After five years of underachieving, underperforming, and failures to succeed at the top level, Jurgen Klinsmann has been fired as coach of the US national team.
Look no further than Landon Donovan’s reaction to the news.
Never want to see someone lose their job. I have no doubt that this talented group of players will qualify for Russia '18 #USA
Jurgen Klinsmann lost his job due in large part to his colossal failures against Mexico and Costa Rica in the November World Cup qualifying cycle. The 2-1 and 4-0 losses were marked by incessant tinkering from the manager and a failure by Klinsmann to put his players in positions to succeed, persistent characteristics of the last five years as well.
The 3-5-2 he used against Mexico — something that came completely out of the blue for everybody involved — was completely unsuccessful in every way, shape, and form. It put eight of the 11 players on the field in positions they were not comfortable with, and the results were so bad that it had to be changed to a 4-4-2 in just the 25th-minute.
In a Facebook interview held a week after that disastrous game, Klinsmann pinpointed the reason for the formation, saying “There was a reason for going into that formation, and that was [18-year-old] Christian Pulisic. We hoped we could give him a lot of room to roam and hurt Mexico at specific time, similar to what he does at Borussia Dortmund.” Pulisic was played as a center attacking midfielder, but that is not, in fact, what he does with his club team in Germany, and it is not what he has done internationally under Klinsmann.
This entire situation is a perfect embodiment of how Klinsmann has run his squad. He puts the wrong players in the wrong places, and while it doesn’t always result in disaster like it did, say, at the 2015 Gold Cup, it doesn’t bode well for long-term results. Things never really progressed under Klinsmann, and that is where the main issue lies.
Take a look at this tweet from Pablo Maurer and shield your eyes:
— Pablo Maurer (@MLSist) November 16, 2016
The results never really came with Klinsmann. Sure, they finished fourth at the Copa America, and they progressed out of a good, tough group in the 2014 World Cup, but these are things that the US have accomplished before. Advancing this team forward is what his ultimate task was, and he never got that accomplished.
In addition to this, Klinsmann struggled to put together lineups and formations that put players in the places where they are at their best. The list of the players he has played out of position goes on and on: Jermaine Jones, Gyasi Zardes, Michael Bradley, Fabian Johnson, DeAndre Yedlin, Matt Besler, Alejandro Bedoya, and Darlington Nagbe are all members of this not-so-exclusive club.
He also put a number of players into exile away from the national team. Benny Feilhaber, Landon Donovan, Sacha Kljestan (until recently), Dax McCarty, and Bill Hamid were and are worthy contenders for spots on rosters, but for whatever reason, none of them could do enough to get around the grudges Klinsmann had against them.
Those grudges are an element of his personality that perhaps USSF president Sunil Gulati could not get around. Klinsmann has a history of deflecting blame everywhere but to himself. This character trait was evident in all sorts of instances, and they all likely contributed to his eventual demise.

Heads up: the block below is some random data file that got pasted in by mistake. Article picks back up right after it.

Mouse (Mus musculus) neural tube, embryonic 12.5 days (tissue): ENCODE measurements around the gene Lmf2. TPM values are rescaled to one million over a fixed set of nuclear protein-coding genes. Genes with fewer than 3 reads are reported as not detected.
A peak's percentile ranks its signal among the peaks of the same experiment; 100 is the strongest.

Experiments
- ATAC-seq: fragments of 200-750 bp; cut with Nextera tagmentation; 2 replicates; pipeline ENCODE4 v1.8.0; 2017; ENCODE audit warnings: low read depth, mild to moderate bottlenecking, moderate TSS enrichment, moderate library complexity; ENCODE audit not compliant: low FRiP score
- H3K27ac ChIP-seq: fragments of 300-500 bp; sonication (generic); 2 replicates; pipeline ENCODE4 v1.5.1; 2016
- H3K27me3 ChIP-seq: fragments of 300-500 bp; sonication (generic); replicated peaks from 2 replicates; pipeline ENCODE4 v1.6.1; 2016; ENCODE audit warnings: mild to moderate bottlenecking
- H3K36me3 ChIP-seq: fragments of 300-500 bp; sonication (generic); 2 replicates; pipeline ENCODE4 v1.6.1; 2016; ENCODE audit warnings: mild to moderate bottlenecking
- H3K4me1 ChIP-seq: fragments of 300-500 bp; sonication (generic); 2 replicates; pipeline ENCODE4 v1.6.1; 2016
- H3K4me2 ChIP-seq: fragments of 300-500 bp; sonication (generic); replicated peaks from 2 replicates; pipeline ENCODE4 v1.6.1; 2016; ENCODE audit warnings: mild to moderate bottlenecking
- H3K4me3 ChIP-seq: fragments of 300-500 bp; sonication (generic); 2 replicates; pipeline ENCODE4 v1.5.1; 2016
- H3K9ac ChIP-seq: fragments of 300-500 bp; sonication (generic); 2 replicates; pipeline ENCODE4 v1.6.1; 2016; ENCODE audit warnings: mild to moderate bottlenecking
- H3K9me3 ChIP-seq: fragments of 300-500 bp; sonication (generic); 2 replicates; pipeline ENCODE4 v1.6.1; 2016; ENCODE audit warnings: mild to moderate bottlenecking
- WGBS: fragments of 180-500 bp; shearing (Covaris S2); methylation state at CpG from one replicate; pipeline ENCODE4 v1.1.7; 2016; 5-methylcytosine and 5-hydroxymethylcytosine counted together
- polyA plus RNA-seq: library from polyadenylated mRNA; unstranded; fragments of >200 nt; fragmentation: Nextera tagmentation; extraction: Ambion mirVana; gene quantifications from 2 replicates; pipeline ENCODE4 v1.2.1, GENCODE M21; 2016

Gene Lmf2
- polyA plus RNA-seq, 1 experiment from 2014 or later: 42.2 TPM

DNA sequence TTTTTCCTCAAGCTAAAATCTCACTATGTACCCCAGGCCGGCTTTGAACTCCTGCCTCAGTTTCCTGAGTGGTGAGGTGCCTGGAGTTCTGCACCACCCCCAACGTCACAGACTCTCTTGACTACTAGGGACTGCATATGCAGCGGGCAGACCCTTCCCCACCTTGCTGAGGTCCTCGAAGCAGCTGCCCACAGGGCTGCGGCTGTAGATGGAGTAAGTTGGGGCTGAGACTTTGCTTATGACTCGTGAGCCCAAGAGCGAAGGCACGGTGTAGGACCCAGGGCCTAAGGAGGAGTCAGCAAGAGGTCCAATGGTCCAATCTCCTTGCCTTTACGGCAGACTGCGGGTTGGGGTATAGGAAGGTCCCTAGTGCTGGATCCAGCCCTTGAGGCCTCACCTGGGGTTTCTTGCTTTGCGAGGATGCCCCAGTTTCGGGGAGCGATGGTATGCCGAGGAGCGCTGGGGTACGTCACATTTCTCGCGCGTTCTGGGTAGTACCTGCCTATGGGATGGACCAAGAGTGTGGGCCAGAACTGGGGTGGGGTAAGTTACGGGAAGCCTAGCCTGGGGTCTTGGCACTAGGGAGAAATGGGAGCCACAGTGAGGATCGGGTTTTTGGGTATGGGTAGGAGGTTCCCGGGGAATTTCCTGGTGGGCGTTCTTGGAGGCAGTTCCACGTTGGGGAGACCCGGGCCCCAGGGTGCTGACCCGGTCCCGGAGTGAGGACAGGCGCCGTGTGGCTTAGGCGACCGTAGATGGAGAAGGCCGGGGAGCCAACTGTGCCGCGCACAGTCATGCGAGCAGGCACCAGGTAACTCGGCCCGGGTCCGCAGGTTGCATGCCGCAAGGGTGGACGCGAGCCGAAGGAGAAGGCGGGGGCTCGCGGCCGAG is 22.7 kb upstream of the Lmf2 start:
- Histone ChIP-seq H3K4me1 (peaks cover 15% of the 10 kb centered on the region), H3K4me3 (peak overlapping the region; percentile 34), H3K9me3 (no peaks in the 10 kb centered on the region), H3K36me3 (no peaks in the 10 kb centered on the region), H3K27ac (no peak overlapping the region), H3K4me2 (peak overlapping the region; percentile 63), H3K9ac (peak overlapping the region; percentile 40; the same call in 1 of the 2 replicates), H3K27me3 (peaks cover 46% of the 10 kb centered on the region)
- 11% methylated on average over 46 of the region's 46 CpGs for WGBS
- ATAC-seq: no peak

Multiple times, he placed blame on players for his own poor decisions. He played Bedoya in an unfamiliar defensive midfielder position in a friendly against Brazil in October 2015 and was forced to substitute him off. Instead of taking blame for his mistake, Klinsmann threw Bedoya under the bus, saying “Ale had a bit of a problem getting into his rhythm.” Just recently, he criticized Bradley and Jones for their performance in the 3-5-2 against Mexico.
His unfair denunciations go beyond his own team, however. Klinsmann never bought into the American soccer culture, unlike his likely replacement, Bruce Arena, a long-time proponent of it.
From the beginning, Klinsmann did not seem to believe in American soccer. He said at one point that he did not believe that America had any chance of winning the World Cup, and he denied the unquestioned best USMNT player of all time a spot on the 2014 World Cup roster. Klinsmann has long degraded Major League Soccer, often pushing players to move overseas and saying that MLS does not provide enough challenge for American players.
The successful former Germany manager Klinsmann has, in addition to his critiques of American soccer in general, disparaged American journalists and fans. He said this to the New York Times recently:
“The fact is, we lost two games. There is a lot of talk from people who don’t understand soccer or the team,” Klinsmann said.
“I’m not afraid,” He added. “What you need to do is stick to the facts. Soccer is emotional and a lot of people make conclusions without knowing anything about the inside of the team or the sport. I still believe we will get the points we need to qualify, and I am even confident we could win the group.”
These remarks directly insult the knowledge of every American soccer fan or writer. He will always rush to place the blame anybody but himself, even if he has to scoff at the collective American soccer base.
When you take these comments and add them to his tactical failures, it becomes obvious why Gulati’s hand was forced. Klinsmann never had his players comfortable in their roles or buying into the system, and he himself never bought into the American system.
And thus, the end of Jurgen Klinsmann as US national team manager.